SAD NEWS: Just In Texas Fires Top Experienced Man After Eight Seasons

After eight seasons and a 297-162 record on the Forty Acres, Texas Longhorns head coach David Pierce was fired on Monday morning after a 36-24 season that included early exits from the Big 12 Tournament and the College Station Regional.

“CDC and I had a meeting following the season, and we both felt that changing course would be best for the program. For the past eight years, it has been a pleasure and a privilege to be the program leader. In a statement issued by the university, Pierce stated, “It is undoubtedly a time I will always treasure as a coach, and I am so appreciative of The University of Texas for the opportunity.”

“We are grateful to Longhorn Nation, our supporters, our student assistants, our support staff, and the media for their excellent coverage of us. I want to thank our coaches and players, both past and present, in particular, as they helped us win a lot of games and did an excellent job representing our program. We appreciate all of your efforts, devotion, and support of Texas Baseball. I will always have a special place in my heart for you, and I am excited to support you both in baseball and in other endeavors.


Chris Del Conte, the athletics director, made his choice more than three weeks after the season concluded in a defeat to Louisiana. During that time, Del Conte was notably silent, despite the fact that Pierce had two years remaining on his contract with a $1.68 million buyout.
Del Conte stated, “Coach Pierce and I had some time to visit after the season to talk about the year, the future of our program, where we are, and where we’re headed.” We both felt that it was a tough choice, but we’ve decided that things need to change. For the past eight years, Coach Pierce has given so much of himself to our baseball program, and for that, I am incredibly grateful. It has been a pleasure working with him; he is an amazing person. As our head coach, he has done so much for Texas Athletics and our whole university community. I am grateful for his enthusiasm, pride, and unwavering devotion to coaching and working with our student-athletes. I’m hoping for the best for Coach Pierce and his family going forward.


After two seasons of junior college play, Houston native Pierce joined the Cougars as a player. He started coaching in 1989 and worked as a high school coach for the following ten years at several high schools in the Houston area before joining his alma mater as an assistant. Following his tenure as an assistant under the late great Rice head coach Wayne Graham, Pierce took over as head coach of Sam Houston in 2012. He then went on to lead Tulane in 2015, where he stayed for two years before being recruited by Texas in 2016 to take Augie Garrido’s place.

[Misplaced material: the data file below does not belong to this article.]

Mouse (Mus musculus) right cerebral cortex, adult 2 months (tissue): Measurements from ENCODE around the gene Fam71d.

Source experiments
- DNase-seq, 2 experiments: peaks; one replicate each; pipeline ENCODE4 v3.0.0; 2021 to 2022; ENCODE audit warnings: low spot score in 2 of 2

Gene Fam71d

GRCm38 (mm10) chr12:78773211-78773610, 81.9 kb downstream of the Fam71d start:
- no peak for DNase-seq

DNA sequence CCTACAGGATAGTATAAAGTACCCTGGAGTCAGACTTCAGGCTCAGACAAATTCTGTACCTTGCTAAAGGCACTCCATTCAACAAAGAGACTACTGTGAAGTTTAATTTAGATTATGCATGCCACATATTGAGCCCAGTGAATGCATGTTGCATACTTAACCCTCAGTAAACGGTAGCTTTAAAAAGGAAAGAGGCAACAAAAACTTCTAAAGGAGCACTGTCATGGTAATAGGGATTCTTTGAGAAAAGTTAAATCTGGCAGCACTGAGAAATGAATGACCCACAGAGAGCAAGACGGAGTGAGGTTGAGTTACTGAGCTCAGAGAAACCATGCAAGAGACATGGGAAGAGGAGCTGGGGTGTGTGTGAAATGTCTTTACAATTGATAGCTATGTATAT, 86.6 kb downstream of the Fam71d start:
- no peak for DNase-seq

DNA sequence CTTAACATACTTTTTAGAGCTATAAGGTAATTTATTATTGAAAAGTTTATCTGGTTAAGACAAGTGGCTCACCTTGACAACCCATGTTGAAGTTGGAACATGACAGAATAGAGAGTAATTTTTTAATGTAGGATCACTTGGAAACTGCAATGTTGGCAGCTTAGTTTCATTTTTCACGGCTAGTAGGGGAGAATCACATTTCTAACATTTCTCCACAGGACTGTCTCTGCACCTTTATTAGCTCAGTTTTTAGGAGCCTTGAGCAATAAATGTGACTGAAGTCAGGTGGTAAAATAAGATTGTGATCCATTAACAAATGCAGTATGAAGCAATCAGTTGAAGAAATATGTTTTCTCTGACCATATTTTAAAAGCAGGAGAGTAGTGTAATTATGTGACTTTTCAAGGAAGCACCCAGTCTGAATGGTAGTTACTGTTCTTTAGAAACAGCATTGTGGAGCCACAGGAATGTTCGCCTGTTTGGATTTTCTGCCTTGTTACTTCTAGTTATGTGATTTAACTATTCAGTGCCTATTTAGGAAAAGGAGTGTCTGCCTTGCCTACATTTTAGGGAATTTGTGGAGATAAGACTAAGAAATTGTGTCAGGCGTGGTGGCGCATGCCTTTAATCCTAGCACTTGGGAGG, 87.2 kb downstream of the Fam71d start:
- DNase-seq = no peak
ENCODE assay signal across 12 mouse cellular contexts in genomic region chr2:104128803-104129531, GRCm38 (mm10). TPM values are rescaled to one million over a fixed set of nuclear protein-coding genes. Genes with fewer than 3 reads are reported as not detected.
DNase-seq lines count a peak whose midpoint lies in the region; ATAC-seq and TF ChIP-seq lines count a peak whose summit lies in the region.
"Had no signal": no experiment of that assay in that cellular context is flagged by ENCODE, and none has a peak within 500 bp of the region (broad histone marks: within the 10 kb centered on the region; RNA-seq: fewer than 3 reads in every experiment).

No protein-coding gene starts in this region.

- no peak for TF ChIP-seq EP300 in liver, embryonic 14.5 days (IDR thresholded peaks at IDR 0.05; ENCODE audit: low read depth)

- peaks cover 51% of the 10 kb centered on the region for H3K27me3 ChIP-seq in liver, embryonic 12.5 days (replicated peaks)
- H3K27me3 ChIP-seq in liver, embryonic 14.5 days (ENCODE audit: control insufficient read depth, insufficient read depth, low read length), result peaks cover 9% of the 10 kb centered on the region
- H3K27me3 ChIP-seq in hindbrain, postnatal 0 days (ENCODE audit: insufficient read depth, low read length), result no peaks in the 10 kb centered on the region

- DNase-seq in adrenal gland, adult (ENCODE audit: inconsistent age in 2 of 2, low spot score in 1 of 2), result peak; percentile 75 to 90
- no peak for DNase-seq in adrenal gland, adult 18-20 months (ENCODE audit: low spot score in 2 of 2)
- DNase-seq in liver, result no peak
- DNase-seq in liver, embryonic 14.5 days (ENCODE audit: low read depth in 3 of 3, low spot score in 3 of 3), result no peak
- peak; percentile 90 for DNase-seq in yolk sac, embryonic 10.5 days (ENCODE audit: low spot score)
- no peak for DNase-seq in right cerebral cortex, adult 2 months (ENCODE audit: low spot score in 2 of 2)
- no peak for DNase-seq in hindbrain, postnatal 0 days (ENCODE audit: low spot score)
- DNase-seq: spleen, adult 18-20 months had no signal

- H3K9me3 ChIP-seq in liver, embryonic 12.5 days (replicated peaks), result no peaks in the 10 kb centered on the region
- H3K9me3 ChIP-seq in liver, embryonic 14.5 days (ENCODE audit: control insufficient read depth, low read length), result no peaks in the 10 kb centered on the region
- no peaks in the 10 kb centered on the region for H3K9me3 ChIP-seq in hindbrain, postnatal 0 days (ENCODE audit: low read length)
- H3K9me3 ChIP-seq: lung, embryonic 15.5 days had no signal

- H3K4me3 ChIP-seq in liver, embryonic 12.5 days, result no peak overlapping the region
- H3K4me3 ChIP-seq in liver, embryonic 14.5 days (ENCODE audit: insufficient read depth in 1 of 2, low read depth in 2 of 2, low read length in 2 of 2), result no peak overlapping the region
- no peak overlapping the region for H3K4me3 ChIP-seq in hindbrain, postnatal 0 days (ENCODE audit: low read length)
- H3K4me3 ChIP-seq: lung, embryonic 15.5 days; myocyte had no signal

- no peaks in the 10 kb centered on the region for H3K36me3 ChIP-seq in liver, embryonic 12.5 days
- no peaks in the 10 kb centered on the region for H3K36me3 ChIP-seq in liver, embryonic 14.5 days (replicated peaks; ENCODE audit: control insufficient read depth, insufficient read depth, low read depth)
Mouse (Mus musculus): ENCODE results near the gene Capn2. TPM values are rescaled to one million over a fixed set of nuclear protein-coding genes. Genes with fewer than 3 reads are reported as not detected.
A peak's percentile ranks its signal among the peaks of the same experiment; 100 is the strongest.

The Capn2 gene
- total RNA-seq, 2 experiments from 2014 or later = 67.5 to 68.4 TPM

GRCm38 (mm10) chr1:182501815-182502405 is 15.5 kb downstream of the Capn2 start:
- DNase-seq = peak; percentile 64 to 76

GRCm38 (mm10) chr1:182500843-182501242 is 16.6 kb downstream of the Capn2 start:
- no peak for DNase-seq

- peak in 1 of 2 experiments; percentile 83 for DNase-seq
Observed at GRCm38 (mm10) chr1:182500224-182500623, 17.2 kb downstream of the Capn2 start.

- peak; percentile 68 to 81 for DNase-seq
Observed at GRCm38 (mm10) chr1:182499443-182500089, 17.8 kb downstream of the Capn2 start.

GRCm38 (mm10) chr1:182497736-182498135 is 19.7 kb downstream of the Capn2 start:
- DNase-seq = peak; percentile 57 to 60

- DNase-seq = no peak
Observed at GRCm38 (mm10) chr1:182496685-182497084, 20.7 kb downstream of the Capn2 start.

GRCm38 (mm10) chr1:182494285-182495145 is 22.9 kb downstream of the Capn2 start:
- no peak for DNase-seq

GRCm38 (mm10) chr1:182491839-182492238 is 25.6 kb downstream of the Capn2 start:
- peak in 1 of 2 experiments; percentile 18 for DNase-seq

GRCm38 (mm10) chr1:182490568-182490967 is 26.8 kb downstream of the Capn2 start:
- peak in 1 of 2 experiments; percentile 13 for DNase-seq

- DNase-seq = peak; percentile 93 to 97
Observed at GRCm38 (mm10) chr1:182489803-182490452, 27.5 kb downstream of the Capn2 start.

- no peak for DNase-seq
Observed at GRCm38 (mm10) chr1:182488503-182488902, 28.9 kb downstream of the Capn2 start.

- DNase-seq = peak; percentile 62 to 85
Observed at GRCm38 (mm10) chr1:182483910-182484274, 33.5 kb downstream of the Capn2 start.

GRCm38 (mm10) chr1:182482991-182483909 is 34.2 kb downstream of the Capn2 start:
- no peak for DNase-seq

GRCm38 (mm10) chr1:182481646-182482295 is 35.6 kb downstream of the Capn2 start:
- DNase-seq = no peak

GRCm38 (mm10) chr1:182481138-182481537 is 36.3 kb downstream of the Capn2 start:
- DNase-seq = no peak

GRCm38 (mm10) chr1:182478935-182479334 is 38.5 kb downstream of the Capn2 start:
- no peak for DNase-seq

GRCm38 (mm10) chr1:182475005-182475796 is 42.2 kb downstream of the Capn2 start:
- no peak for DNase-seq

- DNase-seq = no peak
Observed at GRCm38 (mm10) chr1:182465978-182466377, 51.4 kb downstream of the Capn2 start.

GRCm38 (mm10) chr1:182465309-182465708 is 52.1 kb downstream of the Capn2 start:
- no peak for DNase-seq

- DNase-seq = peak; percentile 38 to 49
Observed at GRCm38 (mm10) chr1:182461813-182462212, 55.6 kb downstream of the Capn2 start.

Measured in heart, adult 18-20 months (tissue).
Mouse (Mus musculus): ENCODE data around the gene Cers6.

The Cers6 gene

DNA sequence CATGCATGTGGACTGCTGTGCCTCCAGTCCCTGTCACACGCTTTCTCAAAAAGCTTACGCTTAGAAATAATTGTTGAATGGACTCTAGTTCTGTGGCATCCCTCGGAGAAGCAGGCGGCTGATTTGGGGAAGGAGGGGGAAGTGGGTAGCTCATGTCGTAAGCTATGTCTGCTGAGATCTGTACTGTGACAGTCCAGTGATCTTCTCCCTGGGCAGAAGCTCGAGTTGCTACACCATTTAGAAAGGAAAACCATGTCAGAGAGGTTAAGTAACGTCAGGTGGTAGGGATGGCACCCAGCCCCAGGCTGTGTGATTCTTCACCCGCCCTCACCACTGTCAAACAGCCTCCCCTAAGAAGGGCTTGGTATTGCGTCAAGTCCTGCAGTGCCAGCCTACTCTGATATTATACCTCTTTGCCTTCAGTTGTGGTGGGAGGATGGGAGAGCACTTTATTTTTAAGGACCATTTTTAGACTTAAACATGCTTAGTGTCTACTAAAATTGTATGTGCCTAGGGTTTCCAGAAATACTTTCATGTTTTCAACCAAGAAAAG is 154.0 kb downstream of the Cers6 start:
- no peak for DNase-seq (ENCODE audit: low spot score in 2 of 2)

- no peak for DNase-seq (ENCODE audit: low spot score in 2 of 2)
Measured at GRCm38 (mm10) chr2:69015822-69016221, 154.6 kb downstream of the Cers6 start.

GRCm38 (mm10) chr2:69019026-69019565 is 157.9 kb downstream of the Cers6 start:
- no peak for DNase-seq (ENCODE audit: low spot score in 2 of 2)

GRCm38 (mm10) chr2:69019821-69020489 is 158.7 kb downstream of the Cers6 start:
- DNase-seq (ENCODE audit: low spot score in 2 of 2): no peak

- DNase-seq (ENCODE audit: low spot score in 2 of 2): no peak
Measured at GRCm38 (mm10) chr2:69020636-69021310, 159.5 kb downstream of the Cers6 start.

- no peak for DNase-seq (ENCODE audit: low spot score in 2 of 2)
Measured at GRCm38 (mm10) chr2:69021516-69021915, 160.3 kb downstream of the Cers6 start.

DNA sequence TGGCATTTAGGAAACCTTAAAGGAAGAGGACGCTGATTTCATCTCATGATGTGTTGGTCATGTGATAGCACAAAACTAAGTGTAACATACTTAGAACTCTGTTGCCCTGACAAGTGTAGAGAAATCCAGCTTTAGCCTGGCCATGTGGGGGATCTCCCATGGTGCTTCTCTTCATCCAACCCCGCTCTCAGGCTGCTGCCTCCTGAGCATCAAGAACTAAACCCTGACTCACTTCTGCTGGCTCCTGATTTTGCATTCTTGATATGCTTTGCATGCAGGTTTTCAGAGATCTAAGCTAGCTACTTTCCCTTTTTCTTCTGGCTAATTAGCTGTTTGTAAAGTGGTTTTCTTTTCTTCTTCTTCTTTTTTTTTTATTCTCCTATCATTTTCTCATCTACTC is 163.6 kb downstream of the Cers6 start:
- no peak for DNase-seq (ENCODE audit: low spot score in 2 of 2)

After many other coaches signed contract extensions, interim sports director Mike Perrin’s uninspired coaching search ultimately resulted in Pierce being selected.

After rebuilding under Pierce in 2017, Texas unexpectedly advanced to the College World Series in 2018 thanks to a standout season by Kody Clemens. However, the team collapsed in 2019, finishing 26-26 overall and last in the Big 12.

Pierce began his tenure steadily in the 2020 season, which was cut short due to COVID-19. He carried over that success into 2021, finishing with a 50-17 record, which culminated in a deep run in the College World Series that was thwarted by Mississippi State, the ultimate champions.

With high expectations and a preseason No. 1 rating in 2022, the Longhorns suffered due to a demanding schedule and the loss of pitcher Tanner Witt, a rising star, to Tommy John surgery. They finished the season tied for fifth in the league with a 14-10 record. After Texas lost both of its games in the College World Series, Pierce reorganized his coaching staff, removing pitching coach Sean Allen and promoting assistant Philip Miller to an administrative position.

Pierce had fewer victories in 2023—a season that ended tragically in the Palo Alto Super Regional when right fielder Dylan Campbell missed a fly ball in the lights at Sunken Diamond—despite Texas sharing first place in the Big 12.
In response, Pierce reorganized his staff once more, firing pitching coach Woody Williams after just one season and taking on the position himself. However, there were more indications of regression under Pierce, who also saw Miller leave the program during the season, as Texas staggered to a 36-24 record, embarrassingly lost four of five games in the postseason, and struggled against Texas A&M-Corpus Christi and UTRGV in midweek. The pitching staff also included Big 12 Preseason Pitcher of the Year Lebarron Johnson Jr.

Pierce was left to shoulder the blame alone since there was no one else to blame for the pitching staff’s poor performance for the Longhorns.

The Houston Chronicle reports that Del Conte’s decision was influenced by an altercation that occurred off-field between Pierce and one of his players. In addition, Pierce’s firing was influenced by changes in the coaching staff, his lack of success in the NCAA transfer portal, and the prospect of joining the SEC, the best baseball conference in the country, despite his eight years at Texas and three College World Series victories.

Del Conte is anticipated to act swiftly in selecting Pierce’s replacement, given that the MLB Draft is just one month away and the transfer portal is now available.

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